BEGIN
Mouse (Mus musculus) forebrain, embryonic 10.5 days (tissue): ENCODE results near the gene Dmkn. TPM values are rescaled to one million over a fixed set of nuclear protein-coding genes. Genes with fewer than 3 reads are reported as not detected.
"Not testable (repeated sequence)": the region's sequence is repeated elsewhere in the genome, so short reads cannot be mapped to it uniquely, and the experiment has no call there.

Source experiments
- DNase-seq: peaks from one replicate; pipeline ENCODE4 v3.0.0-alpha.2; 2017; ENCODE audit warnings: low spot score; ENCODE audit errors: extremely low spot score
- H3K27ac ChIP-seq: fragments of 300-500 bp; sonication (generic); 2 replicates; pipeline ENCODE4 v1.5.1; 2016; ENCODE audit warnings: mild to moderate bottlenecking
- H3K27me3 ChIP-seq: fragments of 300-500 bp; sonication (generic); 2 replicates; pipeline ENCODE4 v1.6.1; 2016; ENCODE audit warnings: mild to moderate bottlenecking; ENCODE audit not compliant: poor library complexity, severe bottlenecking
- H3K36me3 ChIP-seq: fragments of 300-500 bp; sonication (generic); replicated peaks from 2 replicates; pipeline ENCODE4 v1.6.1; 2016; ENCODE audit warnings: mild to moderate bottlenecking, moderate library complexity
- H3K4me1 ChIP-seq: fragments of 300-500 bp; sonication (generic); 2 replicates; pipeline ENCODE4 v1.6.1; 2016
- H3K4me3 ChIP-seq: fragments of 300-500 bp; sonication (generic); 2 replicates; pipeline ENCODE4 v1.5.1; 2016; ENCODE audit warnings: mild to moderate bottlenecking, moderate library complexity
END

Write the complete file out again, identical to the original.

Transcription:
Mouse (Mus musculus) forebrain, embryonic 10.5 days (tissue): ENCODE results near the gene Dmkn. TPM values are rescaled to one million over a fixed set of nuclear protein-coding genes. Genes with fewer than 3 reads are reported as not detected.
"Not testable (repeated sequence)": the region's sequence is repeated elsewhere in the genome, so short reads cannot be mapped to it uniquely, and the experiment has no call there.

Source experiments
- DNase-seq: peaks from one replicate; pipeline ENCODE4 v3.0.0-alpha.2; 2017; ENCODE audit warnings: low spot score; ENCODE audit errors: extremely low spot score
- H3K27ac ChIP-seq: fragments of 300-500 bp; sonication (generic); 2 replicates; pipeline ENCODE4 v1.5.1; 2016; ENCODE audit warnings: mild to moderate bottlenecking
- H3K27me3 ChIP-seq: fragments of 300-500 bp; sonication (generic); 2 replicates; pipeline ENCODE4 v1.6.1; 2016; ENCODE audit warnings: mild to moderate bottlenecking; ENCODE audit not compliant: poor library complexity, severe bottlenecking
- H3K36me3 ChIP-seq: fragments of 300-500 bp; sonication (generic); replicated peaks from 2 replicates; pipeline ENCODE4 v1.6.1; 2016; ENCODE audit warnings: mild to moderate bottlenecking, moderate library complexity
- H3K4me1 ChIP-seq: fragments of 300-500 bp; sonication (generic); 2 replicates; pipeline ENCODE4 v1.6.1; 2016
- H3K4me3 ChIP-seq: fragments of 300-500 bp; sonication (generic); 2 replicates; pipeline ENCODE4 v1.5.1; 2016; ENCODE audit warnings: mild to moderate bottlenecking, moderate library complexity